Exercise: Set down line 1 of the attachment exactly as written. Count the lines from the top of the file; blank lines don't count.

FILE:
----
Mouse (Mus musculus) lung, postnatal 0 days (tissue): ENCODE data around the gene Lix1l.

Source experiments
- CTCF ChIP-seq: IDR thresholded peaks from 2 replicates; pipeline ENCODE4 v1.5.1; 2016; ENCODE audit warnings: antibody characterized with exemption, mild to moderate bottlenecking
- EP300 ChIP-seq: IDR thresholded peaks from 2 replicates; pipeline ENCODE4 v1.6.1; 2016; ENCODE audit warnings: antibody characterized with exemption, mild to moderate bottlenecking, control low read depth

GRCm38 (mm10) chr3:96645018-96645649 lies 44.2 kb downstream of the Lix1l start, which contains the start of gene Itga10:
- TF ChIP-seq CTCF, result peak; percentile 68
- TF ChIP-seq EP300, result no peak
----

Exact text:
Mouse (Mus musculus) lung, postnatal 0 days (tissue): ENCODE data around the gene Lix1l.